Even before the pandemic, gaming was a global phenomenon. As smartphones proliferated, so did access to gaming. And as lockdowns set in, worldwide game app downloads increased 30% in the first few months of the year compared to the last few months of 2019. In South Africa, 32% of people report spending more time on games compared to before the pandemic.1
As gaming continues to grow, so do the questions we get from app marketers about how best to drive game installs. To unpack that question, we took a big step back to first understand the motivations behind gaming. Then we looked at actual gaming app ad campaigns, for Universal App Campaigns in particular, to see if there were patterns of creative elements that were more successful than others in driving installs. (Spoiler alert: There were.)
The bottom line: Driving gaming app installs requires tapping into the motivations behind why people game, and building creative assets inspired by those motivations. That may seem obvious, but the executional elements of a gaming app marketing strategy can be quite nuanced.
Motivations for casual versus core gamers
As any game marketer knows, the world of gaming is largely divided into “core” gamers, people who devote a significant amount of time and energy to gaming, and “casual” gamers, people who dabble in games to pass the time.
Reaching these gamers effectively requires knowing why they’re playing and how they’re engaging. To learn more, we conducted qualitative research with hundreds of casual and core gamers in Japan, the U.K., and the U.S.2
Creative implications for core versus casual gamers
To analyse what kinds of creative elements are most effective for driving game app installs, we examined thousands of the top- and bottom-performing gaming ads for Universal App Campaigns globally — both for complex core games that require practice and skill to master, and for simpler, casual games, like Candy Crush.
From there, using a combination of human review and machine learning, we identified patterns in the creative elements that were successful at driving installs, or not. We learned that there are key creative levers worth considering to reach core and casual gamers, and they differ for each group.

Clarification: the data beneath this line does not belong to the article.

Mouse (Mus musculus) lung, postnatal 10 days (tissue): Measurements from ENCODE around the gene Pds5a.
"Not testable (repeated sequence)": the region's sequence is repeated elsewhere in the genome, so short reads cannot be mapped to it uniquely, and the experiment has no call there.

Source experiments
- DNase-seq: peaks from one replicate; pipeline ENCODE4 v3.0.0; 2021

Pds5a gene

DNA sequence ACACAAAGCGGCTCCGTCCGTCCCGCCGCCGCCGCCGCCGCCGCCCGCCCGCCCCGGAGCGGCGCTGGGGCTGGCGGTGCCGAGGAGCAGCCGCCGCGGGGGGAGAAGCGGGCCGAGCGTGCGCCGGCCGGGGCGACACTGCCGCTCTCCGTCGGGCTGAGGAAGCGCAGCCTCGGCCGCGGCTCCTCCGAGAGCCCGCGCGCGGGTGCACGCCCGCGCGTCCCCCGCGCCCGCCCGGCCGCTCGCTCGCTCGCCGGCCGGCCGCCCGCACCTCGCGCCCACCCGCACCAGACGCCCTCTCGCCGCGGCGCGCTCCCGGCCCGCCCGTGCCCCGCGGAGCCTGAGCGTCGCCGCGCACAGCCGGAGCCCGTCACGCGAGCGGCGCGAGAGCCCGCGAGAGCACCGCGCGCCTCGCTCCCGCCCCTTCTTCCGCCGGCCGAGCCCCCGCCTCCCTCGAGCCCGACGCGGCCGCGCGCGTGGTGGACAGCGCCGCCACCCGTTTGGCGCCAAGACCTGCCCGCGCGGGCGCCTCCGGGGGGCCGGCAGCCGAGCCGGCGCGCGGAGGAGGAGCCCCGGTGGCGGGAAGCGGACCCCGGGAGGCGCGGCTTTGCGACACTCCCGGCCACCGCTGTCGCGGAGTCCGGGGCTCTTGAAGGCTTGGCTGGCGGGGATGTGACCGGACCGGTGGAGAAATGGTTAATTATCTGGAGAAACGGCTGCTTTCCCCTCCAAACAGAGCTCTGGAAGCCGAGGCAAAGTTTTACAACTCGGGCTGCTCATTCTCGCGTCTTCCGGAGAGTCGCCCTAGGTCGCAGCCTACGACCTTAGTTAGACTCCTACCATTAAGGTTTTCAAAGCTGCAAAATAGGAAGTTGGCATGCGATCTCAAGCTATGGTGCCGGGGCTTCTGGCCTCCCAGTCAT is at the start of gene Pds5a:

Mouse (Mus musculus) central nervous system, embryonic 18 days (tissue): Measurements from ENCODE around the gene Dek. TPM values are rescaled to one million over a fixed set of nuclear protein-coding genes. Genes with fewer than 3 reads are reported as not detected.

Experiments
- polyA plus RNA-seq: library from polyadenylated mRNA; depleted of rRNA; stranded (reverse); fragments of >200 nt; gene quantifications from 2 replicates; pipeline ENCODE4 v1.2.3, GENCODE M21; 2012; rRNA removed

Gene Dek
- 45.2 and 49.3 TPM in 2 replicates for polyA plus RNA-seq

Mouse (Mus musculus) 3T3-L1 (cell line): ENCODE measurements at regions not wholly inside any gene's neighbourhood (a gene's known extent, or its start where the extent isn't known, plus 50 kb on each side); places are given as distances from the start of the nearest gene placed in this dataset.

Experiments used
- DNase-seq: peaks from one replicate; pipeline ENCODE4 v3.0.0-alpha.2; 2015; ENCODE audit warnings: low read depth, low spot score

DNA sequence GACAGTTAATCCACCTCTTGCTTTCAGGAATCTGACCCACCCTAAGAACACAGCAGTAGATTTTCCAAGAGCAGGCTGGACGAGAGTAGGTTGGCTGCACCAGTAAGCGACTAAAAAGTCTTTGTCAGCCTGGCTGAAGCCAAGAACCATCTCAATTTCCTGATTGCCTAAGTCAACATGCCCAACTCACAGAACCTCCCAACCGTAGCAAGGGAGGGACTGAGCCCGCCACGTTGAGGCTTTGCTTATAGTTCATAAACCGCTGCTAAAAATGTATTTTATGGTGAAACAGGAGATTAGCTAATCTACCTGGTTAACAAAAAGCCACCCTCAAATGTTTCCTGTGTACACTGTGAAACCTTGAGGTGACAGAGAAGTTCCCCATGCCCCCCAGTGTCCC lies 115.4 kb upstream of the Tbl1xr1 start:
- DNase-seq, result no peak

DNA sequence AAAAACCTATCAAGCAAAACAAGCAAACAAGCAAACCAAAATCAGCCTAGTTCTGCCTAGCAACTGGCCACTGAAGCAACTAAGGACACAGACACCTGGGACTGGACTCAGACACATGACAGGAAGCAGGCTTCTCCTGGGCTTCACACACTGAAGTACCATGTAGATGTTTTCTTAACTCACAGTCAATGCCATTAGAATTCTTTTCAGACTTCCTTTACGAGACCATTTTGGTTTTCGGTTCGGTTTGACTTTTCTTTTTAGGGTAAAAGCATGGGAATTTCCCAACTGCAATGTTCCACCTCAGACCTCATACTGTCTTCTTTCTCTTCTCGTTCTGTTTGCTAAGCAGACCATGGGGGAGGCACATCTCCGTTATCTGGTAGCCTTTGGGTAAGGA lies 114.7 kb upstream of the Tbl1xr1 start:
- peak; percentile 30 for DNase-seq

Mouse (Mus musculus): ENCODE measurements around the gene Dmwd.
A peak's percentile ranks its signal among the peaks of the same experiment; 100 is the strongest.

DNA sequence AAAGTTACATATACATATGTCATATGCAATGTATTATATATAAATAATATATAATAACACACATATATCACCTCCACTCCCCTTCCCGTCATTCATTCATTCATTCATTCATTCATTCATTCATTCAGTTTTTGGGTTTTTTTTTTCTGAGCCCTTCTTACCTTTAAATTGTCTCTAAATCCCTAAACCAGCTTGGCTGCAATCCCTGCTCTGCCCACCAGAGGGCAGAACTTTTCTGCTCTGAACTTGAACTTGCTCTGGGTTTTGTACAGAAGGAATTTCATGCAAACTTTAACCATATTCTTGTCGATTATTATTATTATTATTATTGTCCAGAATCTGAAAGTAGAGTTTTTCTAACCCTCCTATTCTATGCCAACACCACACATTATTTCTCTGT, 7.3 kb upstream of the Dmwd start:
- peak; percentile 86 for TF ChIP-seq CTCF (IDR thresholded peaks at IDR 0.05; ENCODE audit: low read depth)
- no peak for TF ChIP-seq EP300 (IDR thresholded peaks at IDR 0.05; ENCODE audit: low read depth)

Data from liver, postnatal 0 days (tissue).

To showcase these best practices, we made ads for a fake core game that we dubbed “Captain Unskippable.”
What this ad does well: Introduces the game universe in high quality, highlights the choices the player can make, showcases progression, and features messaging that speaks to core gamers’ desire to challenge themselves.
And for purposes of variety, we made this tutorial-style ad to showcase how to master the game. Since core gamers want to dive deeply into the game, multiple assets are key.
To showcase these best practices, we made ads for a fake casual game.
What this ad does well: Showcases the simplicity of the game including a hand demo, uses simple bright sound, and features messaging that taps into casual gamers’ emotional needs for a distraction or break.
Make room for experimentation
While there’s no perfect recipe for a successful game install ad, the hope is that these creative levers provide a solid starting point for knowing what works best. Though these creative elements may seem prescriptive, there’s still much room for creativity and experimentation within them. The most sophisticated game marketers are testing constantly.
For example, consider testing various perspectives, calls to action that tap into varying elements of challenge or relaxation based on gamer type, music choices, or even feature highlights. As long as game marketers anchor in the driving motivations behind core and casual gamers, and build creative assets with those in mind, they’ll be well on their way to successful install campaigns.